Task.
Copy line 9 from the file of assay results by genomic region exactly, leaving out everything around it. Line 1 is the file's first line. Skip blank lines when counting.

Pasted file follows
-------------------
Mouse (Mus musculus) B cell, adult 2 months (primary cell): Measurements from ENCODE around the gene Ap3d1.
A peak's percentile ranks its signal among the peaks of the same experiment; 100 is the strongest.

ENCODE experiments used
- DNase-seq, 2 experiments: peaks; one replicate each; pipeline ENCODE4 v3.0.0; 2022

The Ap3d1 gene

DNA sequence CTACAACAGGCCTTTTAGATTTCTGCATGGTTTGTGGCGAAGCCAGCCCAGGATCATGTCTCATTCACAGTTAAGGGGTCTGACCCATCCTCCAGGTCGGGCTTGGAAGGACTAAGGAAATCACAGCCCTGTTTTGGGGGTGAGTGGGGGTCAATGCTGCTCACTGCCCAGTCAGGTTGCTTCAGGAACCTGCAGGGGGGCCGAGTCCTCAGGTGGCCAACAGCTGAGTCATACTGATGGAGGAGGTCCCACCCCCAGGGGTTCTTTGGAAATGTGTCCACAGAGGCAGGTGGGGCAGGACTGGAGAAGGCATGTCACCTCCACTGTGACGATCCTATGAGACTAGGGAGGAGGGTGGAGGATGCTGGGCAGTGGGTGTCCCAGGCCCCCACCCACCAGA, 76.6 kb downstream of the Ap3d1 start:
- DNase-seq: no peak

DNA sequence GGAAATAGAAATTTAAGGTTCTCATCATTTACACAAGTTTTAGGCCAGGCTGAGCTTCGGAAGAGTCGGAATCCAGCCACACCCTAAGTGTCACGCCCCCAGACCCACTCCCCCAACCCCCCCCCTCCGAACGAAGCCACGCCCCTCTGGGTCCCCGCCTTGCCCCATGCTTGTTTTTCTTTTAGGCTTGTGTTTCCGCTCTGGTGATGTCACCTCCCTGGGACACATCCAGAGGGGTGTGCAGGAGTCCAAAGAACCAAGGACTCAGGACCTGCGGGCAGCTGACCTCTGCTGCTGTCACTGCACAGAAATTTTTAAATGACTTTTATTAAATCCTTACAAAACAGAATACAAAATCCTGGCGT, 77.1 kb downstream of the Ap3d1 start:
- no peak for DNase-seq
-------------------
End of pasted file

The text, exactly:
- no peak for DNase-seq